It is estimated that more than one in three people will develop some form of cancer during their lifetime. Therefore, early detection is very important. Our in-vitro immunological rapid tests are quick and reliable, helping in the diagnosis of common cancers such as bladder, colon, or prostate cancer.


Bladder cancer is the seventh most common cancer in the UK. There are more than twice as many cases of bladder cancer in men than in women.

After prostate cancer; bladder cancer is the second most common urological tumour and one of the most expensive cancers due to the lifelong care and treatment that is required.

The cure rate in bladder cancer, on average, is over 50% however, it has a high relapse rate of 70% making regular following-ups necessary for early detection of relapse.

The chances of recovery are highly dependent on the speed of diagnosis. When detected early, the bladder can often be saved. However in about 30% of patients upon initial diagnosis, the tumour is already in the muscular layer of the bladder. It is crucial for regular screening to detect bladder cancer before it becomes life threatening.

For this area, we offer the following rapid test:

Occult blood, or blood not visible in the stool (FOB, fecal occult blood), can point to various diseases (eg, polyps, fissures, diverticulitis). A particularly serious problem often leading to occult blood are colorectal carcinomas, these account for more than 95% of malignant colon tumors.

Through early detection of occult blood (human haemoglobin) in the faeces, it is possible to diagnose diseases of the colon in its early stages. This results in a timely treatment which is crucial, especially in colorectal cancer screening.

Through preventive screening for occult blood in the stool, the chance of recovery is increases significantly. Individuals who fall into the following categories should undertake precautionary screenings: elderly patients (over 50 years old), individuals with colon cancer in the family, alcohol consumption, smoking, obesity and lack of exercise.

For this area, we offer you our following rapid tests:

The alpha-fetoprotein (AFP) is a glycoprotein in human serum or plasma. It is produced during pregnancy by fetal yolk sac and fetal liver. In addition, it is also formed in tumor cells of the liver. A high concentration of AFP in men and non-pregnant women serves as a tumor marker for various cancers, such as a hepatocellular carcinoma (HCC).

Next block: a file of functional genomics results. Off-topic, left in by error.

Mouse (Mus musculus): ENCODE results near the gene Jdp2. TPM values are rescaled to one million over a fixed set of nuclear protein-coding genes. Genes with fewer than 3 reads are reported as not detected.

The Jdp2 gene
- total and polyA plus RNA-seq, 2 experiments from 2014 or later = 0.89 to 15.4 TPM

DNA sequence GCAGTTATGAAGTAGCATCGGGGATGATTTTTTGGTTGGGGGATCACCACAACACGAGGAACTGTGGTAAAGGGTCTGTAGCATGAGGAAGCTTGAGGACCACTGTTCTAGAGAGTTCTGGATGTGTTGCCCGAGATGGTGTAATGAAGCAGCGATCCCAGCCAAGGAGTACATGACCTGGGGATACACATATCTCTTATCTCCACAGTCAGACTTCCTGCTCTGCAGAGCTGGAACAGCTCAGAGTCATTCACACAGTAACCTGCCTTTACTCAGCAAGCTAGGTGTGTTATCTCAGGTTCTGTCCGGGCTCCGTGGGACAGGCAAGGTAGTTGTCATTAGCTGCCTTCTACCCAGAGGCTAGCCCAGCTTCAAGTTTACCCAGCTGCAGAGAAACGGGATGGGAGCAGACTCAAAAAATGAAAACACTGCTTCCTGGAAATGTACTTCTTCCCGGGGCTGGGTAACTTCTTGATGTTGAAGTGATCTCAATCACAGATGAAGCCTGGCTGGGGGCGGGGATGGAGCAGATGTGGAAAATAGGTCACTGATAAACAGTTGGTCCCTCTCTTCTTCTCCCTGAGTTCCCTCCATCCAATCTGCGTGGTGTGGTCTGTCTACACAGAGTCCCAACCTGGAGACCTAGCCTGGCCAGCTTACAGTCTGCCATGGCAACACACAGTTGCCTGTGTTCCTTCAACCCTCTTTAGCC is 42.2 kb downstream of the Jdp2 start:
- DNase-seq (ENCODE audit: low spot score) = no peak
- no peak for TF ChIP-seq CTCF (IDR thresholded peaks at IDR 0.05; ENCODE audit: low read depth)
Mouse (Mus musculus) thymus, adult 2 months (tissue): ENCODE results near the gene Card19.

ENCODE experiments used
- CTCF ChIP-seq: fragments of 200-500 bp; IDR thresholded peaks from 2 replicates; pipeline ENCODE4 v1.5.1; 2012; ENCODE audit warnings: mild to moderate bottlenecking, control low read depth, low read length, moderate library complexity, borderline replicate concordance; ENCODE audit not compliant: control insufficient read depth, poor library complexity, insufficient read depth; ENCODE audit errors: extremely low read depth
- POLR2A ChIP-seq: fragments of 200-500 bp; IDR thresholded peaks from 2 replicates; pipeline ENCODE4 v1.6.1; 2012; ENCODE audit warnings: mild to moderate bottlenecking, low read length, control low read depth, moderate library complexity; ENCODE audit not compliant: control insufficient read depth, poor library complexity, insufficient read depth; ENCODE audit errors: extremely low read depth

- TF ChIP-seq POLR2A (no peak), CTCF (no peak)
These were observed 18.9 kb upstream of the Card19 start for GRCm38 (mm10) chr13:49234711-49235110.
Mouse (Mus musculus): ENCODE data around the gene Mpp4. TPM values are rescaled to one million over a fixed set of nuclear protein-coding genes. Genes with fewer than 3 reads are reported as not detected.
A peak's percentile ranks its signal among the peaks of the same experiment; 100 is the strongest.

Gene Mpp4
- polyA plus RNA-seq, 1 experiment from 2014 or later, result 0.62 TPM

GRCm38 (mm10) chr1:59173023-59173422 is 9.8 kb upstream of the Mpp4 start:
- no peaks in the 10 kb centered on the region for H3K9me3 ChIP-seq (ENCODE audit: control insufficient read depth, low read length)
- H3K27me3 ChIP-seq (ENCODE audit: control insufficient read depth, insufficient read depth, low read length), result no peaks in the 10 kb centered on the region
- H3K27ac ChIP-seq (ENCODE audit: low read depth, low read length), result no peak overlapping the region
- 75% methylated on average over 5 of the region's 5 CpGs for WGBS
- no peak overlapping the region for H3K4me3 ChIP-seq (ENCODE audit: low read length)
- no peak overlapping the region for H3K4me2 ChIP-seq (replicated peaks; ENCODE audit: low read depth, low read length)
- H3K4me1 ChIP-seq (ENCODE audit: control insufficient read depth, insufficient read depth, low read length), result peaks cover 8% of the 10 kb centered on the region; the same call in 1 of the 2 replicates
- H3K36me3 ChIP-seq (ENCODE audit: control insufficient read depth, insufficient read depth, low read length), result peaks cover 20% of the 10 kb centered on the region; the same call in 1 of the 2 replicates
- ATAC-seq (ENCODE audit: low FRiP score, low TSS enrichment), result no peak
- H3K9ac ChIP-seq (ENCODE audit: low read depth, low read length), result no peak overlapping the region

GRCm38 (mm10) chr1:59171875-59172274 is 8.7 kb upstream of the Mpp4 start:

PSA (Prostate Specific Antigen) is a protein that is produced by the prostate gland of males. The PSA value is measured in suspected and existing prostate cancer cells. It can also be monitored regularly as part of annual prostate cancer screening. However, the PSA level in many different prostate diseases can be increased, whether benign or malignant, when inflammation or infection of the prostate occurs.

The carcinoembryonic antigen (CEA) is a glycoprotein, which acts as a tumor marker for various cancers (colon cancer, pancreatic cancer, breast cancer, adenocarcinoma of the lung). CEA is produced in most cases of colon cancer cells and enters the blood. Since CEA is, however, made by other body cells, or even with benign diseases of different organs, it can cause a high CEA value which is not necessarily linked immediately to a colon cancer. As an early marker CEA is therefore only of limited use, whereas it is of great importance in the tumor after-care.

Helicobacter pylori (H. pylori) is a rod-shaped bacterium which establishes itself in the human stomach. It is responsible for a series of gastric diseases including type B gastritis, gastric ulcer, and duodenal ulcers. In the case of chronic infection with H. pylori, the patient is also at an increased risk for gastric cancer.

Due to the early detection of occult blood (human hemoglobin) in a stool sample, it is possible to diagnose a disease of the colon within the early stages. This allows timely treatment, which is crucial for bowel cancer prevention.

Through preventative screening for occult blood in the stool, chances of recovery increase significantly. People with the following risk factors should actively take preventative measures and regularly screen for the disease: older patients (starting at 50 years old), bowel cancer within the family, diet composing of meat and fat, alcohol consumption, smoking, obesity and little movement throughout the day.

For this field we offer the following rapid tests: